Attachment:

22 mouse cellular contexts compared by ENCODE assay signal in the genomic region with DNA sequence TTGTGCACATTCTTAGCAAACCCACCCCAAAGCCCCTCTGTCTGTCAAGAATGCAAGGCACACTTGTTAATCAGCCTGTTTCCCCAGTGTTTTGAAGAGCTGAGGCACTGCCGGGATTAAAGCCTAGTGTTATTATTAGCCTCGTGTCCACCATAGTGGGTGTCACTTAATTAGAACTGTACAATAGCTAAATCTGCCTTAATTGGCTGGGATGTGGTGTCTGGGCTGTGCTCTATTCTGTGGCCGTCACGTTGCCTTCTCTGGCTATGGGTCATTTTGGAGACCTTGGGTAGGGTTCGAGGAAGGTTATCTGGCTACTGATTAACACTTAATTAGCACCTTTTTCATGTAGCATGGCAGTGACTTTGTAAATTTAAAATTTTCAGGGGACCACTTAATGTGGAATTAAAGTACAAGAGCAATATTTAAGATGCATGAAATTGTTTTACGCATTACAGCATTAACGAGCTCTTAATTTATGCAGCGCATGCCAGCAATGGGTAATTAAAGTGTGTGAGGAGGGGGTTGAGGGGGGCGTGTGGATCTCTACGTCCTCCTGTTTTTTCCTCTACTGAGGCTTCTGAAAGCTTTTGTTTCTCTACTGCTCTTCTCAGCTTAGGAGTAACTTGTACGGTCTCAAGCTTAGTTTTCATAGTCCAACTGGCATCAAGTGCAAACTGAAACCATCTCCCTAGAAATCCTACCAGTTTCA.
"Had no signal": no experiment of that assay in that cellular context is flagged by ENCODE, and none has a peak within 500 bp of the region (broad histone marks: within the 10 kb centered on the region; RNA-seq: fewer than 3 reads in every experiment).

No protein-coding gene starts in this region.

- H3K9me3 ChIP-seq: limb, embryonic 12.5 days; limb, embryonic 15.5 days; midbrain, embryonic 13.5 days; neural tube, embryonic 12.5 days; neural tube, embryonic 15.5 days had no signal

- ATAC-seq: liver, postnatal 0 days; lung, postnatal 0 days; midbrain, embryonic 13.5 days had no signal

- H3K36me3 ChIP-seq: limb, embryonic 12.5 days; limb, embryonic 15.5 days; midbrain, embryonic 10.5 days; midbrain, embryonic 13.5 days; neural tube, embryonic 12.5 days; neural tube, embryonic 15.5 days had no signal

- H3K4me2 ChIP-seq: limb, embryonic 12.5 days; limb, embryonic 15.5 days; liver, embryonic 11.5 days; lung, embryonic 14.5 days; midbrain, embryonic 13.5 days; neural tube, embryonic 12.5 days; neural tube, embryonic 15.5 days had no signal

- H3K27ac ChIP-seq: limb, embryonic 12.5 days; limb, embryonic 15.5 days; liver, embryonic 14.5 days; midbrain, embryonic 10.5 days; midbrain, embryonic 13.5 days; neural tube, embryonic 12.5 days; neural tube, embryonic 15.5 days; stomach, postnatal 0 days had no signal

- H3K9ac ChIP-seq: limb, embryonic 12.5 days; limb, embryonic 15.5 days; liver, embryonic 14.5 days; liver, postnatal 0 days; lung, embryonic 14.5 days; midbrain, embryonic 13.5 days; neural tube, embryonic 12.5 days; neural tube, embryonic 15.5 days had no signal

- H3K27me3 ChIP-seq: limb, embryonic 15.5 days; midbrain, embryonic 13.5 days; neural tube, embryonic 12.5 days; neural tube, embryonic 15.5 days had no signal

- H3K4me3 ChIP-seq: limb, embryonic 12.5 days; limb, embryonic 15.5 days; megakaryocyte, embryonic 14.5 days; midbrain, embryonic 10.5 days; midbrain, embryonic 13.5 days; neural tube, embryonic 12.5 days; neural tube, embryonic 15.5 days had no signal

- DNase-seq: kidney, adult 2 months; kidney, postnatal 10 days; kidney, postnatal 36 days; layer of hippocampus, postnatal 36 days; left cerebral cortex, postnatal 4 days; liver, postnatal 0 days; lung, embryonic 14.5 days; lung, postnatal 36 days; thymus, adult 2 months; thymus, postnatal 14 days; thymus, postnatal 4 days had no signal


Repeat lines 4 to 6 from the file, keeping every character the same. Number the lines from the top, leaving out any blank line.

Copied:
- H3K9me3 ChIP-seq: limb, embryonic 12.5 days; limb, embryonic 15.5 days; midbrain, embryonic 13.5 days; neural tube, embryonic 12.5 days; neural tube, embryonic 15.5 days had no signal

- ATAC-seq: liver, postnatal 0 days; lung, postnatal 0 days; midbrain, embryonic 13.5 days had no signal

- H3K36me3 ChIP-seq: limb, embryonic 12.5 days; limb, embryonic 15.5 days; midbrain, embryonic 10.5 days; midbrain, embryonic 13.5 days; neural tube, embryonic 12.5 days; neural tube, embryonic 15.5 days had no signal